EDEN PARK, Auckland -- So, what now? After all that a drawn series. Kieran Read and Sam Warburton shared the cup. It seems a strange way to draw a line under three wonderful Test matches, a series in which both sides did themselves proud and in front of as good a crowd as you will find in world rugby.
In a Test match for the ages, the All Blacks drew 15-15 with British & Irish Lions at Eden Park. There would be no records broken on the ground which has been a fortress for the men in black since 1994; the Lions' class of 2017 didn't emulate the heroes of 1971, but they will hold a special place in the tourists' history.
The Lions can leave with an immense sense of pride at everything they have achieved here. In the end they will rue missed opportunities and unforced errors but in a Test series where they led for just two minutes, they can have few complaints.
That said, the game will be remembered for Romain Poite's two calls in the 78th minute. Firstly he awarded a penalty against Ken Owens for being offside after Liam Williams knocked back a restart. After checking with the TMO, he changed it to accidental offside, much to Read's bemusement. It was strange at best.
The occasion was immense. The roads of Auckland were swimming with red; the Maro Itoje chant which has become synonymous with this series broke out in little pockets around the quayside. There was a wonderful convivial feeling to it all; those in red and black jerseys were exchanging stories in bars, and nervous anticipation was being negated by emptying the beer tanks.
But the match itself was not one for the faint-hearted. It was a rip-roaring game, with players putting bodies on the line and played at a pace where front-rowers were gasping for air after the first few throes of the match. No inch was given; every blade fought over. It was a belter.
The All Blacks were brilliant in the first half. How they only went into the break six points ahead, only they know. They squandered at least three brilliant try-scoring opportunities, with Julian Savea the chief culprit.
They were playing at an incredible tempo, and cutting the Lions' defence to shreds when they got the free-flowing passing going. Ngani Laumape was playing wonderfully at inside centre, but it was the two Barrett brothers who were chief orchestrators as Beauden was playing the width of Eden Park, forever mixing up the All Blacks' attack, while Jordie's palm down for Laumape to score was a piece of skill and calmness that belied his lack of Test experience.
Aaron Smith was also outstanding. He was forever picking away at the back of the scrum, eyes scanning for opportunities and then darting when there was the minutest of gaps. He was the heartbeat of this performance.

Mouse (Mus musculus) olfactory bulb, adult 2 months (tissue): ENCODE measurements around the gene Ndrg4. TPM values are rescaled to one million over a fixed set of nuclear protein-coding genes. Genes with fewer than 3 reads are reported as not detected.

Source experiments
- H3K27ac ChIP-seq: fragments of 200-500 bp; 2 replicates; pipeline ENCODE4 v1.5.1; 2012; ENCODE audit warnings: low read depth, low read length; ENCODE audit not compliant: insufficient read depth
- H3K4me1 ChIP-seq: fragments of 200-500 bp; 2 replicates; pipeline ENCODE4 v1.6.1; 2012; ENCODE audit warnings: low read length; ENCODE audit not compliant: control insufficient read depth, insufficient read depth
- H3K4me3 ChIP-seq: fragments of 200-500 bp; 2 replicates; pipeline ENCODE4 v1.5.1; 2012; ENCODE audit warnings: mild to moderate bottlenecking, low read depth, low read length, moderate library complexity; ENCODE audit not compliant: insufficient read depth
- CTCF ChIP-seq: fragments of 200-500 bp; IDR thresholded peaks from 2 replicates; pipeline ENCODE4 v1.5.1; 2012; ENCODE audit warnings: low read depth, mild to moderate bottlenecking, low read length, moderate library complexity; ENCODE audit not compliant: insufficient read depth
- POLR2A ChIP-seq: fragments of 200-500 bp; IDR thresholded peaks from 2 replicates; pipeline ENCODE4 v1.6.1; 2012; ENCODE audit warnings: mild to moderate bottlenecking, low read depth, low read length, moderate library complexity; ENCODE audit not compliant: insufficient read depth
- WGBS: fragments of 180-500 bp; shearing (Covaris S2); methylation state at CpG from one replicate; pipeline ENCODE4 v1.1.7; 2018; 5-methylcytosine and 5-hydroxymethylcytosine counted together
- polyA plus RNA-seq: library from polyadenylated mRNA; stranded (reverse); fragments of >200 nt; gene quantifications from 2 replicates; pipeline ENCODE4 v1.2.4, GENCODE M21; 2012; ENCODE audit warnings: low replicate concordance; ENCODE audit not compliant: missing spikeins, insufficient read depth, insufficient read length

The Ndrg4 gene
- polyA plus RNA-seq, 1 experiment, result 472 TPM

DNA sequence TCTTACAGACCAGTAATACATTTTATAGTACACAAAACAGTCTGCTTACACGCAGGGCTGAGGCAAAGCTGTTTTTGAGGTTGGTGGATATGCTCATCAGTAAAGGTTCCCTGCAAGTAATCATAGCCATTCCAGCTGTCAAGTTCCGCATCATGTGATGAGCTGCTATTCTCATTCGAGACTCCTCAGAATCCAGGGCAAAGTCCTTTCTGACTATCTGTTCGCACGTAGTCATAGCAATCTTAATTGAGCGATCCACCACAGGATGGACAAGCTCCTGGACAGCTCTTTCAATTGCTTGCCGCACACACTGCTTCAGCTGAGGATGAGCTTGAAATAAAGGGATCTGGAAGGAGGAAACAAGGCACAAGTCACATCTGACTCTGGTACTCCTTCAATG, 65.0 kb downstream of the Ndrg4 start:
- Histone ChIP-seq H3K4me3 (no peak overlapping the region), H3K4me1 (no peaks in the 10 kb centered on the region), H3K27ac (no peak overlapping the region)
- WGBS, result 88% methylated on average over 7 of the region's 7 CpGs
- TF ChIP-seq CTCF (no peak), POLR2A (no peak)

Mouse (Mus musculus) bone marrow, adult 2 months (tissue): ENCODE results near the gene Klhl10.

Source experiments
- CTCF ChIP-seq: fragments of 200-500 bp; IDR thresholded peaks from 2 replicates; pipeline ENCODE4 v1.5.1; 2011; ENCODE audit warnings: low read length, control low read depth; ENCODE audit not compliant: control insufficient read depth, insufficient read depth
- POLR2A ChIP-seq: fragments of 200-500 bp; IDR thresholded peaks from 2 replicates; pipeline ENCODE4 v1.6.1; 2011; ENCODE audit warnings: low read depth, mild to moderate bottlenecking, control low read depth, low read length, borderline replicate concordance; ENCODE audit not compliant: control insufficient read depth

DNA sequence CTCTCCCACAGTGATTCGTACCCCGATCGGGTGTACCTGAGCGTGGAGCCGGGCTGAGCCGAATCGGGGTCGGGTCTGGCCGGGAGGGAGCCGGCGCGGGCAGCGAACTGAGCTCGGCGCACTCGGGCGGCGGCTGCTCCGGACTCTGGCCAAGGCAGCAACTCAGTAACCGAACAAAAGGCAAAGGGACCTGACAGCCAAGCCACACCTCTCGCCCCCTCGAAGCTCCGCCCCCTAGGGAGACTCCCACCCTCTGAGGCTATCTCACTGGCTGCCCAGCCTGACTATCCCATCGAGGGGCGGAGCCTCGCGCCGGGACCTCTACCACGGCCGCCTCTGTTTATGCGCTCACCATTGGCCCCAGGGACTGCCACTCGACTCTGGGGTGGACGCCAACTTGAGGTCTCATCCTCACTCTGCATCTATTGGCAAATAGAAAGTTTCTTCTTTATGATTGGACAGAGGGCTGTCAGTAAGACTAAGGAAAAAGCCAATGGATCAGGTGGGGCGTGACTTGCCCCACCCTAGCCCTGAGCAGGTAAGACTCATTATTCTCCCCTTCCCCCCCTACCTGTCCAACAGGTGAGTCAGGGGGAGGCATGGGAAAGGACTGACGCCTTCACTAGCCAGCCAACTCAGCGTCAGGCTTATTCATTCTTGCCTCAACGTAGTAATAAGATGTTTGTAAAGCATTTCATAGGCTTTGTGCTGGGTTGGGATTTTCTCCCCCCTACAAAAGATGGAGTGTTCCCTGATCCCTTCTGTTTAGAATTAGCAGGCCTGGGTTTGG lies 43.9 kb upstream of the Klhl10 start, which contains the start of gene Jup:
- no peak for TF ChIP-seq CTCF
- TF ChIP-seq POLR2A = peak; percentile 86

Losing here at Eden Park is just not in the All Black DNA; it's not the done thing. When they last fell here in 1994, two of their starting XV -- Anton Lienert-Brown and Jordie Barrett -- weren't born. The fortress remains strong as ever, but they were rocked on occasion.
In the second 40 they were on the backfoot a little more, and failed to secure the same territorial gains as the first half, but they still kept the Lions out of their five-metre line with a series of bone-crunching tackles -- Brodie Retallick got through an almighty amount of work -- as the tourists also did their cause no good with a series of infuriating errors.
In the 10-minute spell when Jerome Kaino was on the naughty step, they messed up the first lineout, got pinged for a forward pass and then knocked on as they built tempo. It was an error count that would end up preventing them from getting the victory. They simply didn't take their chances as they frequently took two steps forward, only to lose their footing.
But considering everything they have navigated here in New Zealand, this was a heroic effort. Sam Warburton, Jonathan Davies and Itoje were immense. Warburton has captained the side magnificently and he was all over the turf, causing havoc. Itoje carried well, and was an annoying presence for the All Blacks.
And then there was Davies. Arguably the Lions' player of the series, he was just brilliant both in attack and defence. There was a moment in the second half when he caught Jordie Barrett and caused the All Blacks fullback to slice his kick out on the full. It was a moment which saw his teammates gravitate towards him to give slaps on backs, and head taps.
This was a series which had four years of build-up. It didn't disappoint, but for it to end in a draw is a strange phenomenon. We're not used to this. But across three pulsating Test matches, rugby was propelled into the oval-ball spotlight, and two teams left nothing on the field.
It has been an honour to be there to watch it and the Lions once again proved why they are such an important institution. Do we really need to wait 12 years to come back here again?